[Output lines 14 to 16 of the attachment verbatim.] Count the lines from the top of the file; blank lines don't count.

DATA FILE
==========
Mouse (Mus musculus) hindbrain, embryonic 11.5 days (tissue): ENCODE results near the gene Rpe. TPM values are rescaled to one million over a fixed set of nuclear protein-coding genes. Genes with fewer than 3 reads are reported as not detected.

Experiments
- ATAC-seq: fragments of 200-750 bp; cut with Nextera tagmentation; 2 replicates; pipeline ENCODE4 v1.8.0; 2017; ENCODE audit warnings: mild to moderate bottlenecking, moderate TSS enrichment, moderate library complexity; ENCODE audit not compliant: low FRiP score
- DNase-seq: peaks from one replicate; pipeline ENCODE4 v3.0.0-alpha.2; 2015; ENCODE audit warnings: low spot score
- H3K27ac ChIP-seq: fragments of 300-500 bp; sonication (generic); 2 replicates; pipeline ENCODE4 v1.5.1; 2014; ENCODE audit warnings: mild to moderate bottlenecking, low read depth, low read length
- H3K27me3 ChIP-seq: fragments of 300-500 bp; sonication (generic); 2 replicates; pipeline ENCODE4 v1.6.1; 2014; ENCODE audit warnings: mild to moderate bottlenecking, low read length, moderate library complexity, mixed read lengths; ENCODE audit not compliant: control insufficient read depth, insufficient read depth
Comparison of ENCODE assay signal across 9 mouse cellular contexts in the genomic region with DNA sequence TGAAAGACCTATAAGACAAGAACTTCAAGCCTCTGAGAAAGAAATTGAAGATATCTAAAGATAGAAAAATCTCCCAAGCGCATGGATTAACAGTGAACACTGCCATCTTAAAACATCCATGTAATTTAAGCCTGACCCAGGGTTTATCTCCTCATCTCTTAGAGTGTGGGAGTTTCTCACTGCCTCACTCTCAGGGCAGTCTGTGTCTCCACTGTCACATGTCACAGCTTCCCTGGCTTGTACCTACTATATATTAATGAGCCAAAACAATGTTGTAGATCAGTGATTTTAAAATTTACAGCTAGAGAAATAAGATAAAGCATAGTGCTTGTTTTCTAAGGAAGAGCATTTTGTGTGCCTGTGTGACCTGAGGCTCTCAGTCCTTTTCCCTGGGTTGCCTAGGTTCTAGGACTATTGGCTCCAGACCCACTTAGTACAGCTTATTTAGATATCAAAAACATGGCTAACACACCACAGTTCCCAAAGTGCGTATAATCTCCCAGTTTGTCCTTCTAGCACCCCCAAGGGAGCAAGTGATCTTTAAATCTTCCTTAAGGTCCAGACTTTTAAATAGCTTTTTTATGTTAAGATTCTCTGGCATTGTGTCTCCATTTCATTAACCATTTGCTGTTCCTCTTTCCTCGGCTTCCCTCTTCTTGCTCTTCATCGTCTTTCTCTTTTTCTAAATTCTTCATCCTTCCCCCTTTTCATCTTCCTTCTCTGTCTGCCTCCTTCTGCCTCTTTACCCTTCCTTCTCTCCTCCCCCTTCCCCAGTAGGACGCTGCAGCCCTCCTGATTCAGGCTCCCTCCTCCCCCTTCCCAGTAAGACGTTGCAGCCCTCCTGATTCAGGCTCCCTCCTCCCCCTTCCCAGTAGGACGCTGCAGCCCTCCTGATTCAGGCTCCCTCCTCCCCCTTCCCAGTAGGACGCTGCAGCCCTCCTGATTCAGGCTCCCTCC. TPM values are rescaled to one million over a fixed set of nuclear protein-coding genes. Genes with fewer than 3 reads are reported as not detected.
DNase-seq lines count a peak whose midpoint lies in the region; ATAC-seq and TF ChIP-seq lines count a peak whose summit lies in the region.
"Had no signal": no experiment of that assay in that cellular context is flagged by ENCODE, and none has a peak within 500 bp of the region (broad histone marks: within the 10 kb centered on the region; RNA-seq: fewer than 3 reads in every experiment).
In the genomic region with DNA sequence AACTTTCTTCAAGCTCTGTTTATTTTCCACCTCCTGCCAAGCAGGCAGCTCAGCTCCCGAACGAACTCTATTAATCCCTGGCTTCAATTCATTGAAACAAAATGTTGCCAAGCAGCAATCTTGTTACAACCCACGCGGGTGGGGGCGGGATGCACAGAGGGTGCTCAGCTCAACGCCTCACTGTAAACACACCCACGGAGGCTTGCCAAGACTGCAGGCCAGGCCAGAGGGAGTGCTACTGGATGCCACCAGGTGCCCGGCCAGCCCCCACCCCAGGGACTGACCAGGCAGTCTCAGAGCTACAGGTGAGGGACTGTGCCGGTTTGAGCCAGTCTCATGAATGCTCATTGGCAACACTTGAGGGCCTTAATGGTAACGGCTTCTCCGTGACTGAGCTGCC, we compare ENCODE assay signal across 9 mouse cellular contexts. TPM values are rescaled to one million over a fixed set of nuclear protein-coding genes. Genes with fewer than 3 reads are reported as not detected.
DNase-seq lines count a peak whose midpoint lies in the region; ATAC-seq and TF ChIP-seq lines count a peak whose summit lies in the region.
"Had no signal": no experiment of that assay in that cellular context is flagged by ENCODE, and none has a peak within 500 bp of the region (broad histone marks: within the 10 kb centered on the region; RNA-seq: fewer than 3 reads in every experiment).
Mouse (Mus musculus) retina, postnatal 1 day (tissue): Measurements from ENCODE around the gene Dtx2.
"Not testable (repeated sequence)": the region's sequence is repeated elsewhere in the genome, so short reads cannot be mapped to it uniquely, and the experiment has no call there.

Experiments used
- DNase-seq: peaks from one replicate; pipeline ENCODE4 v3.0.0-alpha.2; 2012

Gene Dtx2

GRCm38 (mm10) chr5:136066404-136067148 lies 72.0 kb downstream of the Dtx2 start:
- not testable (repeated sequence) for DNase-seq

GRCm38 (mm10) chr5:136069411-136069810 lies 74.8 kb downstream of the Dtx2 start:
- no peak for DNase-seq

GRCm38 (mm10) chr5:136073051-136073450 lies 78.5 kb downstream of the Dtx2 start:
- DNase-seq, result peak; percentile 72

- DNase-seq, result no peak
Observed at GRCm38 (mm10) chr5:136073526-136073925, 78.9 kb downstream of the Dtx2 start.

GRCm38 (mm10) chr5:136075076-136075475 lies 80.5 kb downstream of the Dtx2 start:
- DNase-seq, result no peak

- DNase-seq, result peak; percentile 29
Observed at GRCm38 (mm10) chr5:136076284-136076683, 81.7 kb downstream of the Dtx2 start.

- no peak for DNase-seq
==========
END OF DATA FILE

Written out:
"Not testable (repeated sequence)": the region's sequence is repeated elsewhere in the genome, so short reads cannot be mapped to it uniquely, and the experiment has no call there.

Experiments used
- DNase-seq: peaks from one replicate; pipeline ENCODE4 v3.0.0-alpha.2; 2012